The Eastside Neighborhood Association candidate forum for 3rd Ward turned into a battle between incumbent William McKoy and challenger Flavio Rivera on Wednesday night.
“Paterson needs an independent voice. You can’t have somebody working for the county and operate the city,” said McKoy at the Alexander Hamilton Housing Development’s Community Center on East 34th Street. He struck at the primary qualification Rivera has been using to make his case to voters.
Treasurer for Passaic County, Rivera argued Wednesday night he has the financial experience to oversee the city’s budget and hold the administration accountable. He said he would improve accountability at city hall by slashing overstated line items in the budget early in the year. He pointed to the tradition at city hall to introduce overinflated budgets only to reduce it later.
“The councilman who has been there for 16 years doesn’t even know his budget was overstated by $200,000 when it was presented,” said Rivera. He compared the council’s budget in the introduced with the adopted municipal budget. He said the council’s budget is still overstated.
The council spent $531,000 in fiscal year 2015, but budgeted for $660,000 in its fiscal year 2016 budget, according to city records.
All four candidates running in the 3rd Ward said the solution to the city’s perennial budget problem is economic development.
“We got to make the city more attractive to business. We have to make sure we have safer, cleaner streets, and change the appearance of the city,” said Rivera. “Economic development will come.”
A former two-term school board member and current four-term councilman McKoy blasted Rivera for stating economic development simply comes.
“Economic development just doesn’t come,” said McKoy. “You have to take steps to create an environment to make economic development happen. The economic development on Route 20 just didn’t come. We had to fight for that even with our dirty street, even with our bad press. That came to Paterson because I and others fought.”
McKoy also cited the development occurring around St. Joseph’s Regional Medical Center. He said the city took steps like designating the area as a redevelopment and hospital zones to encourage building projects in the area. He said the city needs to streamline the permitting process to allow for more development to occur in the city.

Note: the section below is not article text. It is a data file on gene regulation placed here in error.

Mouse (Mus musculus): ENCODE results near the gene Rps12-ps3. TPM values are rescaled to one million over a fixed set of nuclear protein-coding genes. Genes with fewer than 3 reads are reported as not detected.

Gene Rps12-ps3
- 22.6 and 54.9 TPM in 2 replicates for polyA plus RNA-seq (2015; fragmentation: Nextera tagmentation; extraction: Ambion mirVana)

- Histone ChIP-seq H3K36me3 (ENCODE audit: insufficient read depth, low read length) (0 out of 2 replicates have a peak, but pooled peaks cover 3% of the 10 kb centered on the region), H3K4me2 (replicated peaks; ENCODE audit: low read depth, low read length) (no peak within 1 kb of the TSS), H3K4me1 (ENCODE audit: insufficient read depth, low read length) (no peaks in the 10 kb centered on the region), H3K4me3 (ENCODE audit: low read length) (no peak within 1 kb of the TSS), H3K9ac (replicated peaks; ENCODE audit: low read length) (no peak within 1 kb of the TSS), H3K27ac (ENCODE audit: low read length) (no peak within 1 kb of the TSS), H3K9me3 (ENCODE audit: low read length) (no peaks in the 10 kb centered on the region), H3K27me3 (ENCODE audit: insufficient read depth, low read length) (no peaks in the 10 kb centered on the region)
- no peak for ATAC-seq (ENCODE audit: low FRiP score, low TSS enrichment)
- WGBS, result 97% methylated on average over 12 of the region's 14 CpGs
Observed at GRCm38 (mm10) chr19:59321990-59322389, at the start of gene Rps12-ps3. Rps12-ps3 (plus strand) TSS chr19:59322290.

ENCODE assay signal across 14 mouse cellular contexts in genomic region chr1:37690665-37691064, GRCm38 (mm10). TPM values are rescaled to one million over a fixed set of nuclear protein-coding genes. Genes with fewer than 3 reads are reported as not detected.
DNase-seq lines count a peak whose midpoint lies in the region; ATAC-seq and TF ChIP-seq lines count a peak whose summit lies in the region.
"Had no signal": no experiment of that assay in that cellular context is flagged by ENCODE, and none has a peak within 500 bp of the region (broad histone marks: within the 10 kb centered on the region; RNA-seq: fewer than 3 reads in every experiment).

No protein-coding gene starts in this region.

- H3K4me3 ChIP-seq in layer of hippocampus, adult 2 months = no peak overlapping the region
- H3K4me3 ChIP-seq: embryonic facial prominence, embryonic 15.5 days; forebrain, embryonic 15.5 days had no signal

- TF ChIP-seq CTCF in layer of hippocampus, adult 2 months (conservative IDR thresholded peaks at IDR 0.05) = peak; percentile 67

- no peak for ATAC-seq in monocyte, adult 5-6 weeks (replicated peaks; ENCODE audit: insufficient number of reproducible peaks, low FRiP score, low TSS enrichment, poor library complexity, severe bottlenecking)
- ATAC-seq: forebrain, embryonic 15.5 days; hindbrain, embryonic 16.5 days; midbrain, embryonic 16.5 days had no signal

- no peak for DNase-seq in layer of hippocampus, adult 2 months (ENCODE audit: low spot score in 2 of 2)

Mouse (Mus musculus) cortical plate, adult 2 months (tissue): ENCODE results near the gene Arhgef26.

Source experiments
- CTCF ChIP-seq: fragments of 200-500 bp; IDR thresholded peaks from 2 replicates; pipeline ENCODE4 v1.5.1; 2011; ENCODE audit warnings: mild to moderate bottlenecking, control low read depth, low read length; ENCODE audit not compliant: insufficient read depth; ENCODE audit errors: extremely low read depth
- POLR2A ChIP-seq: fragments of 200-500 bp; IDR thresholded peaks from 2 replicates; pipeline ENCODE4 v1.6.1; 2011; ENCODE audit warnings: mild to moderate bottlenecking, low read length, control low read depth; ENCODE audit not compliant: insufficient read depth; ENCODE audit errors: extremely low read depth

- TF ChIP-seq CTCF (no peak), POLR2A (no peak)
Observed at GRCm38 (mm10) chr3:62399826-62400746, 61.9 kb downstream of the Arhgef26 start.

McKoy said the city is fixing the broken permitting division.
McKoy talked about economic development when he was asked what the city can do to get out of transitional aid irking Haytham Younes. Younes, a once friend of the incumbent and now a foe, shouted from the audience the councilman ought to answer the question at hand.
McKoy’s position has been that the only way the city can reduce its dependence on state aid is by growing its economy through development projects that bring large amounts in tax revenue into the municipal treasury.
McKoy and Rivera spurred during their turns at the microphone at the forum attended by more than 100 people which was not a debate. All four candidates picked questions from a basket submitted by residents in attendance.
Lilisa Mimms picked out a question which asked whether she would have voted to increase taxes. “Absolutely not,” she answered. “I will not vote on tax increases.”
Kenneth Simmons selected a question that asked about the city’s structural deficit. It asked what a candidate will do to address the deficit. Simmons said the way out is through economic development. He said he would like to see the city establish a community development corporation (CDC) which will be tasked to find ways to bring jobs and economic development to the city.
“The fiscal year starts in July, but we don’t get to the budget until sometime in March. That process should start in April before the fiscal year,” said Simmons. He said this will help the city cut spending in various areas when the money is still yet unspent to reduce deficit.
The candidates answered two-dozen questions including four from the neighborhood group. The group’s members asked what the candidates will do to reverse the spread of crime from designated hotspot location.
McKoy said the police director and chief are working on a plan to tackle drug dealing facilitated by mobile phones. He said more drug deals are happening in stable neighborhoods as dealers and buyers are transacting deals over phone as opposed to street corners in bad neighborhoods.
Police officers surveyed have indicated crime is spreading from hotspot areas to more stable neighborhoods; however, police brass have denied crime is being displaced citing citywide decline in violent crime.
Rivera was asked what the city can do to better Eastside Park. He said the park needs more police presence to deter law breakers.
Many of the voters at the conclusion of the forum remained undecided. “I’m not sure,” responded Eugenia Burton, when asked who she intends to vote for on May 10th.
Burton said city workers are failing to do their job in cleaning streets leaving many thoroughfares littered with trash.
Eugene Nelson said he has to do more research before he can settle on a candidate.
“I think he made the strongest case,” said Shirley Lusk, speaking about McKoy. “I like what he’s saying. My heart is with McKoy.”
Sabrina Tisdol said she made up her mind. She will vote for Mimms, she said. “I know she’ll go hard for the kids,” she said hoping to see more recreation for young people.
Tisdol as she spoke was approached by Simmons.
“Vote for the person who can do the job,” said Simmons. He said he played a role in obtaining local control in some areas for the school board. He also cited better graduation rate and attendance at the district during his six years on the board.
Tisdol though appeared unconvinced. When asked if her mind was changed she replied in the negative.
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